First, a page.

How to Convert Julian Dates to Regular Dates in Excel
By C. Taylor
The astrological Julian calendar, created by Julius Ceaser in 46 BC, tracked dates as a cumulative number of passing days since Jan 1, 4713 BC. This format is often used in business databases, but more frequently businesses use a 5-digit number loosely based on this Julian system. Although technically inaccurate, these dates are also considered Julian dates in business and technology circles. This shortened format uses the first 2 digits to express the year with the last 3 digits expressing the number of days since the beginning of the year. Microsoft Excel 2010 does not offer a conversion utility, but you can use a formula to convert the dates.
Five-Digit Julian Dates
Open your spreadsheet in Microsoft Excel 2010 and locate the column containing the Julian dates. These cells should use a 5-digit format similar to 12001 for Jan. 1, 2012. If the dates use only 4 digits, Excel might be cutting off a leading zero.
Select the cells containing the Julian dates, right-click the selection and choose "Format Cells." Choose "Text" from the Number tab and click "OK." Manually enter a zero before any 4-digit Julian dates.
Enter the following in the next empty column on the same row as the first Julian date:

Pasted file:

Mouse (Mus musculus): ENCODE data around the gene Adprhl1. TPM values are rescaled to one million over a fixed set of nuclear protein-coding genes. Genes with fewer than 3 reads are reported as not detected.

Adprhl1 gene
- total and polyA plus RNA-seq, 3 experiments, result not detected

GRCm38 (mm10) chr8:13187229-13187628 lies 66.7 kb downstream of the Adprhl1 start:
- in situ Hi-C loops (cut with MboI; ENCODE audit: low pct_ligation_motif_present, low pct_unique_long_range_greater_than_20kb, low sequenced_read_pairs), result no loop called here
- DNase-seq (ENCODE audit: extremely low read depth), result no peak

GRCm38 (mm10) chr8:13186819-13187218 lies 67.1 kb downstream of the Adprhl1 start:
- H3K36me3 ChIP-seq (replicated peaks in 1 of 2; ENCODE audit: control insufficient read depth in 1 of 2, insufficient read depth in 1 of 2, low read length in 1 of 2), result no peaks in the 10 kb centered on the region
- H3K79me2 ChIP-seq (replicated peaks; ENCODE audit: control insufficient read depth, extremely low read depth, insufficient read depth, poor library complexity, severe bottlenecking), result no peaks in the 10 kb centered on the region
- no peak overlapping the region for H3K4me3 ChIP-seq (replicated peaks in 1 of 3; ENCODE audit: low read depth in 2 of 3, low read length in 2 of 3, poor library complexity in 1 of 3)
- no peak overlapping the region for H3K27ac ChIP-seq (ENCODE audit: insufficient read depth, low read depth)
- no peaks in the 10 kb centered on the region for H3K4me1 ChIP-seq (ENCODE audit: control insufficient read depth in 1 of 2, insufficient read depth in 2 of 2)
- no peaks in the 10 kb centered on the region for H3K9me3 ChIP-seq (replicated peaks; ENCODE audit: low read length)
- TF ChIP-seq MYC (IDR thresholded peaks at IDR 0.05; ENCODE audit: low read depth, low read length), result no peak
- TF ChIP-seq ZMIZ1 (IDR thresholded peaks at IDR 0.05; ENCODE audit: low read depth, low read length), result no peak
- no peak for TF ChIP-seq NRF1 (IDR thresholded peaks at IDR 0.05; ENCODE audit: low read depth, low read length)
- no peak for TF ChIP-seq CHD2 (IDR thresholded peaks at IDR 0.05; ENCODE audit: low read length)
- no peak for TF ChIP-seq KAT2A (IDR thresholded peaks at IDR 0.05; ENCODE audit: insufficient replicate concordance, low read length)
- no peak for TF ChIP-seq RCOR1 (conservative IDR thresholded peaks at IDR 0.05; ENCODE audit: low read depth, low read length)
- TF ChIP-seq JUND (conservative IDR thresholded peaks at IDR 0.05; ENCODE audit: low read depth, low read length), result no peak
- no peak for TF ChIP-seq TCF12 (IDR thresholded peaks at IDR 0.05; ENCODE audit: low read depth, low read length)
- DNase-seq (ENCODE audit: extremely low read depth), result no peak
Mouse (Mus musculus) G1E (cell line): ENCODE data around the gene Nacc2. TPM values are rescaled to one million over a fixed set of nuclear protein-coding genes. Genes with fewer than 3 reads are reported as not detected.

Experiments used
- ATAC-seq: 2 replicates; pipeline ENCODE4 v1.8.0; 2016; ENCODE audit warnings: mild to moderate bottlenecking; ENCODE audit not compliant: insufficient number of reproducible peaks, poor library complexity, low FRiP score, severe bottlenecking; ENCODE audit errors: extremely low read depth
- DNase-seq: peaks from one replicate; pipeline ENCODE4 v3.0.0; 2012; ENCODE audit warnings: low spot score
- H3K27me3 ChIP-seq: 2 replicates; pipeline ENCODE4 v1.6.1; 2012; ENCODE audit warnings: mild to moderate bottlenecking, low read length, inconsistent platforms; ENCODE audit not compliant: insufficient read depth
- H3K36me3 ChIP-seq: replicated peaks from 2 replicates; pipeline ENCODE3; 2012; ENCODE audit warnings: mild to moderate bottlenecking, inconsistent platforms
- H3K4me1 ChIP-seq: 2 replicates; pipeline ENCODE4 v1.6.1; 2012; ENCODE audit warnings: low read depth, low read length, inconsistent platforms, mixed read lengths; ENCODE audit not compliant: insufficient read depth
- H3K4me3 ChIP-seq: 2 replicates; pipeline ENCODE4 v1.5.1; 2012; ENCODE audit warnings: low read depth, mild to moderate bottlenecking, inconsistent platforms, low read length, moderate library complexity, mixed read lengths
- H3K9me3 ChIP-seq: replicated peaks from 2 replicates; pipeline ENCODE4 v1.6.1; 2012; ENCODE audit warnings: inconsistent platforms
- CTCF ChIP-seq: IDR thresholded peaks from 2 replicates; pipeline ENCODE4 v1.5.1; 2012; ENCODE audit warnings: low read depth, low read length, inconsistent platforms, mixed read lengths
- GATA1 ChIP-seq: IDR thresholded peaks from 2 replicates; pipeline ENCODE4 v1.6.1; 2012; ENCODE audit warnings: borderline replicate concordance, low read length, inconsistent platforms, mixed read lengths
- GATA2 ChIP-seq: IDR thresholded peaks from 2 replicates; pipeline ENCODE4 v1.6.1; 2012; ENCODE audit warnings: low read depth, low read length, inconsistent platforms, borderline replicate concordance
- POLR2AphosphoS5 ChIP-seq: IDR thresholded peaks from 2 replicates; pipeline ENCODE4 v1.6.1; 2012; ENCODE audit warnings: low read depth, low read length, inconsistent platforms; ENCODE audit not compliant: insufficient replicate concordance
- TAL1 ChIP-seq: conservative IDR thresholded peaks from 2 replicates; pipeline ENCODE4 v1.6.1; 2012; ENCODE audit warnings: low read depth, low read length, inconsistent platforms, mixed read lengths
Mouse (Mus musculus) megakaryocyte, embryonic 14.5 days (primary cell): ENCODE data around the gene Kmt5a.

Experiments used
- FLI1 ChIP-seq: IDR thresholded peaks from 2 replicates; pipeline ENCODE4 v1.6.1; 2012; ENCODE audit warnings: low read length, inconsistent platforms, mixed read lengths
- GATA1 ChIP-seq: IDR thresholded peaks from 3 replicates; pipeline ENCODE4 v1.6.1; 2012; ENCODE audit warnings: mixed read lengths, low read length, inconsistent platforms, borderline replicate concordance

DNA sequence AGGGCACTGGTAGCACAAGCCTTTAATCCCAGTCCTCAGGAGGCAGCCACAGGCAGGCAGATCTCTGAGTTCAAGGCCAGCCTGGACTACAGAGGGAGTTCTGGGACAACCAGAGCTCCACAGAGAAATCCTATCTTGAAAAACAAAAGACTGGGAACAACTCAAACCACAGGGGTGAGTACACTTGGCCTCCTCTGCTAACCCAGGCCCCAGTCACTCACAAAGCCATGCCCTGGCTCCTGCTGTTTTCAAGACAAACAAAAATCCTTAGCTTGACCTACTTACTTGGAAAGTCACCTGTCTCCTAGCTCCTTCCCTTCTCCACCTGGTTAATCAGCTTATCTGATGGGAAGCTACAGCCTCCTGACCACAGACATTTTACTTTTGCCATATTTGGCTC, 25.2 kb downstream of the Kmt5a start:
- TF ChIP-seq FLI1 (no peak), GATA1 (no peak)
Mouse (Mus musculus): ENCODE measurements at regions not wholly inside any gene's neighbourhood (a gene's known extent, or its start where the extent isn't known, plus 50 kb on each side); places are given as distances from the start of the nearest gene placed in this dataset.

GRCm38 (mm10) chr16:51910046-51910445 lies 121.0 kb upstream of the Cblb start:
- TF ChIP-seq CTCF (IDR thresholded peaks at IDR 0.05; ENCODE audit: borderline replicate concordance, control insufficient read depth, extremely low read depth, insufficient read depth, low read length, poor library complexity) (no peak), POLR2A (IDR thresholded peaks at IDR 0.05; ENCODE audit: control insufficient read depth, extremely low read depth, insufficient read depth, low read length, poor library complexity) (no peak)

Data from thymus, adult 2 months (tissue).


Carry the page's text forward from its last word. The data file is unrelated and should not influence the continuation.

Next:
Replace "Julian_Date" with the cell reference containing the date. As an example, if you had a Julian date in cell C1, enter the following in cell D1:
Click the black square at the bottom of the cell containing the formula and drag it down the column to copy the formula to all highlighted cells. In the example, you might click the bottom right corner of cell D1 and drag down to cell D20 to convert the Julian dates in cells C1 through C20. The results appear in cells D1 through D20.
Astrological Julian Dates
Open your spreadsheet in Microsoft Excel 2010 and locate the column containing the astrological Julian dates. Modern dates will have 7 digits before the decimal point.
Enter "=Julian_Dates-2415018.5" (without quotes here and throughout) in the next empty column and change "Julian_Dates" to reference the first cell containing a Julian date. Click and drag the bottom right corner of the cell containing the formula to copy the formula down the column.
Select the converted dates, right-click the selection and click "Format Cells." Click "Date" from the Number tab and click "OK" to format the results using the Gregorian calendar system.
C. Taylor embarked on a professional writing career in 2009 and frequently writes about technology, science, business, finance, martial arts and the great outdoors. He writes for both online and offline publications, including the Journal of Asian Martial Arts, Samsung, Radio Shack, Motley Fool, Chron, Synonym and more. He received a Master of Science degree in wildlife biology from Clemson University and a Bachelor of Arts in biological sciences at College of Charleston. He also holds minors in statistics, physics and visual arts.